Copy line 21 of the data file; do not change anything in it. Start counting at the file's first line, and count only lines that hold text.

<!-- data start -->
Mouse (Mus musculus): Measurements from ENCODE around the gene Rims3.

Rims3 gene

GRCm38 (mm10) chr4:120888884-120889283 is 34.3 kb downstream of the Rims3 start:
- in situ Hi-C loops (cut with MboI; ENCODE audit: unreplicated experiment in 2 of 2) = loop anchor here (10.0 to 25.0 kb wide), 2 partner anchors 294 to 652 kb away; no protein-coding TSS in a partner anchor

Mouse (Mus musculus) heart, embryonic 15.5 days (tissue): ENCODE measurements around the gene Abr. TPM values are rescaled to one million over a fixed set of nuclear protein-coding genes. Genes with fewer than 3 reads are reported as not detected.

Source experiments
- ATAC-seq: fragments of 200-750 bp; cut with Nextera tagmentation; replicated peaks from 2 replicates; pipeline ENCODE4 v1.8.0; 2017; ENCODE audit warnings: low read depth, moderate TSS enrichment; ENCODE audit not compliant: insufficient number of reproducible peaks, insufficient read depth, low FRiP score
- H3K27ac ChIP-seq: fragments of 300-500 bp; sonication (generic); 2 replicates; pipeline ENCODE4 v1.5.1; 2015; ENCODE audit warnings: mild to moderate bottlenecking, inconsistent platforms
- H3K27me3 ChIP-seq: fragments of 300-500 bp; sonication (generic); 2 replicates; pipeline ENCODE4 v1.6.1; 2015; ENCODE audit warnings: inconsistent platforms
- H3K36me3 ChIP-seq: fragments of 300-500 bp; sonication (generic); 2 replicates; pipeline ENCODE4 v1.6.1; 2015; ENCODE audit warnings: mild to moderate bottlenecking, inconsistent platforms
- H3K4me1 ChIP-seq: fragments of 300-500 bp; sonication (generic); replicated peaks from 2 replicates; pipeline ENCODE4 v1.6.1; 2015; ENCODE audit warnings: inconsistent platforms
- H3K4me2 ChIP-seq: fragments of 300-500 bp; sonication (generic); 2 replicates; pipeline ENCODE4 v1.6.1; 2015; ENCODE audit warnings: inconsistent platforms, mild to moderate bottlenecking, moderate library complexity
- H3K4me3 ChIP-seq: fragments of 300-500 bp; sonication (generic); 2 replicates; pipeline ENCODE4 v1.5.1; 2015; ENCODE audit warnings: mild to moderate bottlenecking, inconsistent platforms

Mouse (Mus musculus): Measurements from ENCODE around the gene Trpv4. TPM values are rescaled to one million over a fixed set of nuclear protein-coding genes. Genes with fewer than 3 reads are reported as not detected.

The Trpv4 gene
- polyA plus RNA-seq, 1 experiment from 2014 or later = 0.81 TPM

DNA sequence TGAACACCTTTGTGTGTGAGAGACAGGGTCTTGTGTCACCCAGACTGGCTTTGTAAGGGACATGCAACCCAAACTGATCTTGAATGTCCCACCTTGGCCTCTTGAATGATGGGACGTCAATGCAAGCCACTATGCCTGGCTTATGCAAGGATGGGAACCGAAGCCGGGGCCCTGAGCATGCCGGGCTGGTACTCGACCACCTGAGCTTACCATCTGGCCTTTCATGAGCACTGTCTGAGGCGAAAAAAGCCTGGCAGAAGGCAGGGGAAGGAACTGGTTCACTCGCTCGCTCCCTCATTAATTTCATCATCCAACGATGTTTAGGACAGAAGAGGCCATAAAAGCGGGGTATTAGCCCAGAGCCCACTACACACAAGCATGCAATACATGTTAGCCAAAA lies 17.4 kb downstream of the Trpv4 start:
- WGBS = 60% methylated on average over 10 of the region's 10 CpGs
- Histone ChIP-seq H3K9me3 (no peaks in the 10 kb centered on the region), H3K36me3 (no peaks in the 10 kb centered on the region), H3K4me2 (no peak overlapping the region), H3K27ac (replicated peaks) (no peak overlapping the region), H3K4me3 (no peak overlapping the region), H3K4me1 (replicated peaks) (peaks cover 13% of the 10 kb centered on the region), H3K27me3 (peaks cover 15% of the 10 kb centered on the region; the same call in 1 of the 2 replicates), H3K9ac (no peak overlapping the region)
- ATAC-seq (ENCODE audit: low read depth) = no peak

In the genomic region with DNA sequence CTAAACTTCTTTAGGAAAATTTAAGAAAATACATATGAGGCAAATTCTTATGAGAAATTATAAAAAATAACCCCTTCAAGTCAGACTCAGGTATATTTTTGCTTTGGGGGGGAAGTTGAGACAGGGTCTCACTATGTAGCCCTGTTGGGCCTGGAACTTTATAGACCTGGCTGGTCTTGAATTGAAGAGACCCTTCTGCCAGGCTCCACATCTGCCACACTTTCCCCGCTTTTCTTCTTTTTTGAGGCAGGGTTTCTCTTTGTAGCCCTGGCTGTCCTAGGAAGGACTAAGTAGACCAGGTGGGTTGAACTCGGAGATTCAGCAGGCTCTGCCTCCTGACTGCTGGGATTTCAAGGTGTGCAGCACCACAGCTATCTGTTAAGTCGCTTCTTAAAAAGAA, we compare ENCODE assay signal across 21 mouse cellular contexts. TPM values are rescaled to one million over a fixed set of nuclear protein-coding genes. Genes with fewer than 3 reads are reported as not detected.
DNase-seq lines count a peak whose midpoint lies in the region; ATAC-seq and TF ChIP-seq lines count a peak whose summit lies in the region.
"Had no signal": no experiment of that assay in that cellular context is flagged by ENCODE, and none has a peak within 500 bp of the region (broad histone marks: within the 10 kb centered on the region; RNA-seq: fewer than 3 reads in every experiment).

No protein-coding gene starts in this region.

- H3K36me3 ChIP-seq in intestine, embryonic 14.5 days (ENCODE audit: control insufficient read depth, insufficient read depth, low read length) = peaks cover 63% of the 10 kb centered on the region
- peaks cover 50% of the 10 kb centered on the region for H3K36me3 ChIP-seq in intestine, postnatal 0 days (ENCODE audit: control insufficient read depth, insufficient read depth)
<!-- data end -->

In the genomic region with DNA sequence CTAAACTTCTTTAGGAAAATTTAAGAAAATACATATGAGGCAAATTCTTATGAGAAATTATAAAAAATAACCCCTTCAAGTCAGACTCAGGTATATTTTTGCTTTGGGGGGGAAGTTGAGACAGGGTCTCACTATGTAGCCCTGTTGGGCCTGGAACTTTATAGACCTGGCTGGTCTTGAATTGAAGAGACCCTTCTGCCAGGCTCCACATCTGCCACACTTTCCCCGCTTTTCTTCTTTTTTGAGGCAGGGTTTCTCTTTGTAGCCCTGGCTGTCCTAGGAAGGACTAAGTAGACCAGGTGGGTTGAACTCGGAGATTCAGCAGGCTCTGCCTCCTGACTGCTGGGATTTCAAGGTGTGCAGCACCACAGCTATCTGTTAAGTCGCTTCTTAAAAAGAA, we compare ENCODE assay signal across 21 mouse cellular contexts. TPM values are rescaled to one million over a fixed set of nuclear protein-coding genes. Genes with fewer than 3 reads are reported as not detected.